Well, it's that time of year again. The kids are off school and, with Santa's visit just days away, they're on their best behaviour. Presents have been bought and decorations have been put up so now it's time to sit down, have a mug of hot chocolate and tell you my Christmas wish.
Obligatory Christmas pic
It has been a difficult year. 2013 will be remembered as the year that the Tories inflicted torment and debt onto the masses. We've seen the bedroom tax, benefit cuts, incomes falling while inflation and cost of inflation skyrocketing, throwing good people into the clutches of poverty. We see energy company's profits soaring while the poor being forced to choose between heating or eating.
I suppose that I am being selfish with my Christmas wish. I probably should wish for a peaceful world or for a world without hunger but what I really want for Christmas is a General Strike.
A General Strike, or a 'super strike', is when there is co-ordinated industrial action across the whole of the UK by most, if not all, trade unions. There has only ever been one General Strike in the history of the UK and the reasons for that General Strike has some striking similarities to the economic strife that we face at present.
The General Strike of 1926 lasted ten days. It was called by the TUC in an attempt to force the UK Government to act against reducing wages and worsening conditions for miners. The TUC complained of the 'subsidised mineower' while the Daily Mail tarred the strikers as revolutionist intend on smashing the Government. "A general strike is not an industrial dispute. It is a revolutionary move which can only succeed by destroying the government and subverting the rights and liberties of the people" The 1.7 million strikers found support from King George V who said, "Try living on their wages before you judge them."
Dock workers on strike in 1926
The strike ended when Trade Union laws were changed so that the Trade Union would be liable to criminal and civil proceedings and faced potential sequestration of their assets. The TUC then called off the strike. Ernest Bevin, that man who co-ordinated the strike, considered the General Strike to be a mistake. He believed action using political parties would be a better solution. Mr Bevin may be correct but now that we are seeing the formal link between trade unions and the Labour party dissolving what other options do the trade union movement have to influence politics?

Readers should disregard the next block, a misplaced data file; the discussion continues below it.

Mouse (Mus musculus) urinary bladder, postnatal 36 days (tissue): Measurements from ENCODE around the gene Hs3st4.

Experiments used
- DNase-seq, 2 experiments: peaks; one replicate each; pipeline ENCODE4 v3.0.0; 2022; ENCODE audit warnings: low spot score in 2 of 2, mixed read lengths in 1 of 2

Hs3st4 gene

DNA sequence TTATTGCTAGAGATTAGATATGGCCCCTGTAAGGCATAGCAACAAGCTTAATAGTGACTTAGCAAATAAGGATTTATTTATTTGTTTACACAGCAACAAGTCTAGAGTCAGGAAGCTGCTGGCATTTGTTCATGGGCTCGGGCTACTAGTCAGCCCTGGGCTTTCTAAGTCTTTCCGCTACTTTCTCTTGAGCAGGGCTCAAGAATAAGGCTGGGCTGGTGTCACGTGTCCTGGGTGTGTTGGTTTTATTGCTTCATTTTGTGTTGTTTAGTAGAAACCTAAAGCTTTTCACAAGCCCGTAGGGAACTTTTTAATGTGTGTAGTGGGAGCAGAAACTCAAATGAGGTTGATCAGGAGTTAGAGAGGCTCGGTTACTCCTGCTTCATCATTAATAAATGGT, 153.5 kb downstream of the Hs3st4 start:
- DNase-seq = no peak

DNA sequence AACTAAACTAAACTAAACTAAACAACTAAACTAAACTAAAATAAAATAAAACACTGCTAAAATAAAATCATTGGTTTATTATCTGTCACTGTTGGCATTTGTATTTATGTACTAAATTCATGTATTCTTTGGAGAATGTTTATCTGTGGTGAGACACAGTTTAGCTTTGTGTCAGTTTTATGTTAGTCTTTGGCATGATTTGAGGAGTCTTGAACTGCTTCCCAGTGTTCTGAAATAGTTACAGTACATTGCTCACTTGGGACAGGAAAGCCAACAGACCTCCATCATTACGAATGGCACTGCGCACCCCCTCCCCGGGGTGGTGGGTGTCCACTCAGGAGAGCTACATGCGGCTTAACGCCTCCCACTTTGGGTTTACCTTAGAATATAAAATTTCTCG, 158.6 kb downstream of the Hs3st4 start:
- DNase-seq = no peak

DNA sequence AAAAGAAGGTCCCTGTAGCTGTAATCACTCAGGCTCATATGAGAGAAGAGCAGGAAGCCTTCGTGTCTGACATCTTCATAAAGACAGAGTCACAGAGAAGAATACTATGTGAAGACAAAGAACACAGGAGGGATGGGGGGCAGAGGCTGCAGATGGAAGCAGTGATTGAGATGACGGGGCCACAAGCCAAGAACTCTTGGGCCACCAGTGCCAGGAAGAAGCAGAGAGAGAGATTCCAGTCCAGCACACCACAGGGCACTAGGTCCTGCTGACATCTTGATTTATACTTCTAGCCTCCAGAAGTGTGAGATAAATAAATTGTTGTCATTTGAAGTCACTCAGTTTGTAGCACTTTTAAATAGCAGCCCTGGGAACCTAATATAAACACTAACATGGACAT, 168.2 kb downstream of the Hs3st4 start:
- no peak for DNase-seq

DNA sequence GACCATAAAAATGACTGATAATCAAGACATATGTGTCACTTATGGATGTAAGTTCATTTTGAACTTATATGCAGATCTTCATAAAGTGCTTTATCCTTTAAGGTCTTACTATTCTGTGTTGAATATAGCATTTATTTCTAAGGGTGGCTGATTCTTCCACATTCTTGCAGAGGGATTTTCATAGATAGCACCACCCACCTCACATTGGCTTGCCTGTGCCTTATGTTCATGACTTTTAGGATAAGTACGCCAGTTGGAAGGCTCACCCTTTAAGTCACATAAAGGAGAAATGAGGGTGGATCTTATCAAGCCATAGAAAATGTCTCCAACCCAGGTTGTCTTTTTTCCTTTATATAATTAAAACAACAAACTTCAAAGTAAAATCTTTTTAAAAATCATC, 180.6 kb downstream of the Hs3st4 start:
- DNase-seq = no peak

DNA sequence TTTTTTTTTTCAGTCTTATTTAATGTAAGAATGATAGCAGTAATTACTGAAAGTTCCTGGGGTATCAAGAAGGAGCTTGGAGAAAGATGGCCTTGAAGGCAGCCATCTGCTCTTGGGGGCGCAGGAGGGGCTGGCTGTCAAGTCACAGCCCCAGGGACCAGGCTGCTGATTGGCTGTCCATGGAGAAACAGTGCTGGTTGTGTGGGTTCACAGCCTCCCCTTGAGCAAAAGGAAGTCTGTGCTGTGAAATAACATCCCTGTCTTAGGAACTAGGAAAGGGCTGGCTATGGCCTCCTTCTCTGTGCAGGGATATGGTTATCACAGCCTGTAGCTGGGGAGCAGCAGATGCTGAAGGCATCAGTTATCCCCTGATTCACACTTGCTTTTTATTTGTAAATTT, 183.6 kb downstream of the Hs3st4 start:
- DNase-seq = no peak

A General Strike is perhaps the only tool that the electorate and trade unions have to bring about political change. It would attack what the Tories cherish the most: Profits. It would grind UK plc (I hate that term) to a standstill, heaping untold and unmanageable pressures onto the Westminster Government.
I believe that the majority of the public would support widespread and co-ordinated action by the trade union movement. This proactive step would empower the trade union membership while unifying grassroots campaigns.
Trade Unions are held in very high regard by political activists. These behemoths have the resources and legitimacy to unify the fragmented political landscape so that we all fight under the banner of the trade union movement.
Scaremongers would have us believe that a General Strike would be illegal in the UK but experts disagree. Nick Chronias, industrial relations expert at the international firm DAS Beechcroft, issued guidance stating that, "Workers have a right to strike under the freedom of association enshrined in the Humans Rights Act" and that trade union lawyers can continually argue that the UK's present laws are 'too restrictive' and that 'our strike laws are also inconsistent with international labour standards, to which the UK has to adhere'.
Without intervention by the trade union movement, the future of the UK is bleak. The country will be run on the INEOs model where massive corporations have full control and power of the workers while relying of taxpayer's subsidies to swell their profits. A country where companies go on strike to blackmail workers and the nation into accepting working conditions.
As the great man says:"We're not rats. We're human beings. Reject the insidious pressures in society that would blunt your critical faculties to all that is happening around you, that would caution silence in the face of injustice lest you jeopardise your chances of promotion and self-advancement."